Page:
1955

Escuela de música

1955
Director: Miguel Zacarías
Cast: Libertad Lamarque; Pedro Infante; Luis Aldás; Georgina Barragán; María Chacón; Eulalio González Pipporro; Humberto Rodríguez.
Music: Manuel Esperón
Songs: Lamento jarocho (Agustín Lara); La cumbancha (Agustín Lara); Esstrrellita (Manueel M. Ponce); Guadalajara (Pepe Guízar); Ella (José Alfredo Jiménez); Corrido de Monterrey (Severiano Briseño); Nocturnal (José Sabre Marroquín); Brasil (Ary Barroso); Cha Cha Chabela (Luis Demetrio); Lamento borincano (Rafael Hernándea); El manicero (Pedro Elías Gutiérrez and F. Abreu); Alma llanera (Pedro Elías Gutiérrez and F. Abreu); A medio luz.
Review: Variety 3/28/56
Time: 87 minutes.

Plot: Libertad Lamarque plays the director of an orchestra.

(To be completed soon.)

La tercera palabra

1955
Director: Julián Soler
Cast: Pedro Infante; Margo López; Sara García; Preudencia Grifell; Rodolfo Landa.
Music: Gustavo César Carrión
Songs: La verdolaga (Rubén Fuentes and Alberto Cervantes); Yo soy quien soy (Manuel Esperón and Felipe Bermejo); Arrejúntate prietita (Manuel Esperón and Felipe Bermejo)
Review: Variety 12/5/56
Awards: Sara García won Ariel for best actress.
Time: 95 minutes

Plot: Variety was very laudatory of this "offbeat story" of a "grownup nature boy" on a prosperous Mexican ranch and notes Infante's singing five songs is "standout."

A young teacher, Margarita (played by the "Argentinian brunette looker" (Variety) (López), is hired by two aging sisters to educate their nephew. When Margarita arrives she discovers the "child" is 28 year old Pablo (Infante), who was taken to the countryside in his youth by his father after the mother abandoned the family.

Margarita teaches Pablo to read and he teaches her to ride a horse and hunt. She helps him defend his inheritance against two unscrupulous relatives who want to declare him insane. Pablo rejects Margarita when he discovers she had previously been seduced by the relatives' lawyer. She flees to the woods and he pursues her having regretted his rejection.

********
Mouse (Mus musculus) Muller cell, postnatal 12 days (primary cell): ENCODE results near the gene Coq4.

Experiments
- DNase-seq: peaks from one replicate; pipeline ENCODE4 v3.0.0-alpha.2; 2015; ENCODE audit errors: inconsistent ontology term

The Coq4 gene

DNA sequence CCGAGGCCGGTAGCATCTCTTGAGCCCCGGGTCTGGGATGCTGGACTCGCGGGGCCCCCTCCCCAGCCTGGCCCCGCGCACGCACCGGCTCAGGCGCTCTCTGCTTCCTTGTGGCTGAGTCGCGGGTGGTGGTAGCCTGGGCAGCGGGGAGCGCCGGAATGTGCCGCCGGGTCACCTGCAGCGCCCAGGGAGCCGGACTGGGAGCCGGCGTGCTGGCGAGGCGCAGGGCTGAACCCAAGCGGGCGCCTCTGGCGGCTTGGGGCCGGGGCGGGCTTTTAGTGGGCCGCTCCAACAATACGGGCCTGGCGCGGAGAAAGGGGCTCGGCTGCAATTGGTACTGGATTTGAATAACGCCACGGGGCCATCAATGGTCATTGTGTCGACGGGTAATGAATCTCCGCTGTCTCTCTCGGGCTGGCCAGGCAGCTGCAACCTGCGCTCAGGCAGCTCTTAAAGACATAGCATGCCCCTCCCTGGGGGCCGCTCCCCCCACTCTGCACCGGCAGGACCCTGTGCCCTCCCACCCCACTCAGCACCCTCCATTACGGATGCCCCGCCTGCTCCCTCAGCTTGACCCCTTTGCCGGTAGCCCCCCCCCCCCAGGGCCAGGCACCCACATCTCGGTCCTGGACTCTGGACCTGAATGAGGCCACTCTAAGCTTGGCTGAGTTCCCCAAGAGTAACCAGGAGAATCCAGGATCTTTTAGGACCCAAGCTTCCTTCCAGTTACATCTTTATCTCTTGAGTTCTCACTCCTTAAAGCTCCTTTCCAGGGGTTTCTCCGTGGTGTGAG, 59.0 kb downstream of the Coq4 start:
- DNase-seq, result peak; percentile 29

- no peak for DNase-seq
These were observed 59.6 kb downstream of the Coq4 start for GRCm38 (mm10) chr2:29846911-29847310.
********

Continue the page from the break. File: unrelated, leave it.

El Inocente

1955
Director: Rogelio A. González
Cast: Pedro Infante; Silvia Pinal; Sara García; Oscar Ortiz de Pinedo; Armando Sáenz; Félix González; Maruja Grifell; Pedro de Aguillón; Antonio Bravo; Lupe Andrade.
El Trío Samperio as the "Mecánicos".
Music: Manuel Esperón
Songs: Mi último fracaso (Alfredo Gil); Juegos infantiles (Trío Avileño); La verdolaga (Rubén Fuentes); No volveré (Manuel Esperón y Ernesto Cortázar).
Time: 94 minutes.

Plot: Comedy. A young woman, Mané (Pinal), travelling to visit her rich parents in Cuernavaca has her car break down. The mechanic Cruci (Infante) cannot repair the car that night and offers to take her home on his motorcycle. As it is New Year's Eve, they spend the night drinking, singing, and dancing. They end up drunk and sleeping side by side, although innocently. Discovered by her parents and brother, they are forced to marry in a civil ceremony for appearances (civil so they can later divorce, her reputation saved). After various adventures and spats they of course fall in love.

Pablo y Carolina

1955
Director: Mauricio de la Serna
Cast: Pedro Infante; Irasema Dilián; Alejandro Ciangherotti; Eduardo Alcaraz; Miguel Angel Ferriz.
Music: Manuel Esperón
Songs: Te amaré, vida mía (Cuco Sánchez): Las tres hermanas (Ramiro Hernández); A la orilla del mar (Manuel Esperón y Felipe Bermejo); El muchacho alegre; Corrido de Monterrey.
Time: 96 minutes

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cont... April 13, 2005 6:30 PM

Plot: Comedy. Carolina is a student at the Instituto de Cien Primaveras (100 Springs Academy), a school to shape young girls into perfect wives. In Carolina's "Business Letters" class, she writes a letter to her "ideal love," Pablo. The letter ends up in Monterrey in the hands of Pablo Garza, a beer factory industrialist and porfirista. He passes it to his son, also a Pablo, a maderista, who in turn passes it to his son, another Pablo (Infante) who is "moderno." The latter's finacé finds the letter and cancels the wedding.

Pablo travels to Mexico City to find this Carolina for an explanation. He arrives during a school festival when Carolina is disguised as a cadet, and passes herself off as her own brother. This leads to confusing situations, mistaken identities (and genders), all eventually clarified and leading to declarations of love.